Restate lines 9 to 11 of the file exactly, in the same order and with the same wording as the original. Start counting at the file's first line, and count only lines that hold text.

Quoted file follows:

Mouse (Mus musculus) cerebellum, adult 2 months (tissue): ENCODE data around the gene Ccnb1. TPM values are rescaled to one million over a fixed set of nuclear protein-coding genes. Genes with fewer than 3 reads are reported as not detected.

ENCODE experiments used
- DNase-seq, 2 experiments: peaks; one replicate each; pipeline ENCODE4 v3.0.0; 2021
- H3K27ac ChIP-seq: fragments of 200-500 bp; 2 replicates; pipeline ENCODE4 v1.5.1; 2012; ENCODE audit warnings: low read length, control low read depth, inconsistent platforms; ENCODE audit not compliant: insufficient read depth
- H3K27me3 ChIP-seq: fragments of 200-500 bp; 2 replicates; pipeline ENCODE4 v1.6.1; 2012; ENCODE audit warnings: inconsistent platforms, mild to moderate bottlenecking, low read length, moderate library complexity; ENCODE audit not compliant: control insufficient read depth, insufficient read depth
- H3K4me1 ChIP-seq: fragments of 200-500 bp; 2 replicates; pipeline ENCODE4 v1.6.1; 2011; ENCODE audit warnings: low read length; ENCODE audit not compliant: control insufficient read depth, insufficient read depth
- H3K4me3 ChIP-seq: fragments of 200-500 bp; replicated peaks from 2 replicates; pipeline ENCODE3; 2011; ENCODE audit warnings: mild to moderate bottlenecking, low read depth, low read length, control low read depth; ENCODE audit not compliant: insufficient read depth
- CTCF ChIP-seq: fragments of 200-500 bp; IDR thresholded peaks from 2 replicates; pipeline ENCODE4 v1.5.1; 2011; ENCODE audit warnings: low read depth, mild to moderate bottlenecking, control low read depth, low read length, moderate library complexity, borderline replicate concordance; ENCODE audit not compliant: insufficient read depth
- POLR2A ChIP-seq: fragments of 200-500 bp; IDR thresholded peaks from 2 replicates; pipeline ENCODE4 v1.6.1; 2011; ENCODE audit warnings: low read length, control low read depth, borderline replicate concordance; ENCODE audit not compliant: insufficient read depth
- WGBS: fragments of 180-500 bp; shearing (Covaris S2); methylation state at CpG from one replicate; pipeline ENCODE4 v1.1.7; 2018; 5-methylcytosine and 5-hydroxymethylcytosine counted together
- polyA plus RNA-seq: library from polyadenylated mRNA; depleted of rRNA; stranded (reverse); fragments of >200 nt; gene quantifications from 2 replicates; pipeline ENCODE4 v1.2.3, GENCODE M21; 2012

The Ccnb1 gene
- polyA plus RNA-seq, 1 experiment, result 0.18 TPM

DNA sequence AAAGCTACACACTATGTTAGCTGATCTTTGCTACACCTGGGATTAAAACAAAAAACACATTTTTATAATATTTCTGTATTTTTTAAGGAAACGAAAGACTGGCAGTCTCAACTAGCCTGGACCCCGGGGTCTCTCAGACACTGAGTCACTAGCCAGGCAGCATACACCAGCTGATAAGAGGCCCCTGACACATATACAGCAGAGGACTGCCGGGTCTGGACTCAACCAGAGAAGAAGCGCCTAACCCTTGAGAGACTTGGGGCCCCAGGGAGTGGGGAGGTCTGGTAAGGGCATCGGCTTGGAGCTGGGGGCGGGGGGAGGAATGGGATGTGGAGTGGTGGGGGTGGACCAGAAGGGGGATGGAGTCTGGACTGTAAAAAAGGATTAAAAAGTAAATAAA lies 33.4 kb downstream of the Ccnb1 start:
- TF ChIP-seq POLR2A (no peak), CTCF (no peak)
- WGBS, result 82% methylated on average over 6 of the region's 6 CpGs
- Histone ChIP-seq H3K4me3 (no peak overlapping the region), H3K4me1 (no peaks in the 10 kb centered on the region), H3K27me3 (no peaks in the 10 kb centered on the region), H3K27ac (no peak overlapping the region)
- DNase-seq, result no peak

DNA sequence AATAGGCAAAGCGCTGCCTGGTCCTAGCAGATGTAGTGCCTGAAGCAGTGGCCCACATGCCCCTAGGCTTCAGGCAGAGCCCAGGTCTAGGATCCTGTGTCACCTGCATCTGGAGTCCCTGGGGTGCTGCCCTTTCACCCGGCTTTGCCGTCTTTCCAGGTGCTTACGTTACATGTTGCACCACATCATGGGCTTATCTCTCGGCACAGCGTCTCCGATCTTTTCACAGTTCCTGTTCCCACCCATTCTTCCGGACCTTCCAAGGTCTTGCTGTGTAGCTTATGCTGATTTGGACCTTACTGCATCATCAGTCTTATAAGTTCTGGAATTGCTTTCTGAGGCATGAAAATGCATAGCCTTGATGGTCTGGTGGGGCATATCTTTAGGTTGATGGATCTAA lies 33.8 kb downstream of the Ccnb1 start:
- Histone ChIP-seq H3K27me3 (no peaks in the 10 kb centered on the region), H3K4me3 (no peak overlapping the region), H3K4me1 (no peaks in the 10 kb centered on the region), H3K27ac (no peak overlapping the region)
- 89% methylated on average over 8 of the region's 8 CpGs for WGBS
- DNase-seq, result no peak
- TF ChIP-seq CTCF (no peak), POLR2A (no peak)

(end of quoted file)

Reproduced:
- POLR2A ChIP-seq: fragments of 200-500 bp; IDR thresholded peaks from 2 replicates; pipeline ENCODE4 v1.6.1; 2011; ENCODE audit warnings: low read length, control low read depth, borderline replicate concordance; ENCODE audit not compliant: insufficient read depth
- WGBS: fragments of 180-500 bp; shearing (Covaris S2); methylation state at CpG from one replicate; pipeline ENCODE4 v1.1.7; 2018; 5-methylcytosine and 5-hydroxymethylcytosine counted together
- polyA plus RNA-seq: library from polyadenylated mRNA; depleted of rRNA; stranded (reverse); fragments of >200 nt; gene quantifications from 2 replicates; pipeline ENCODE4 v1.2.3, GENCODE M21; 2012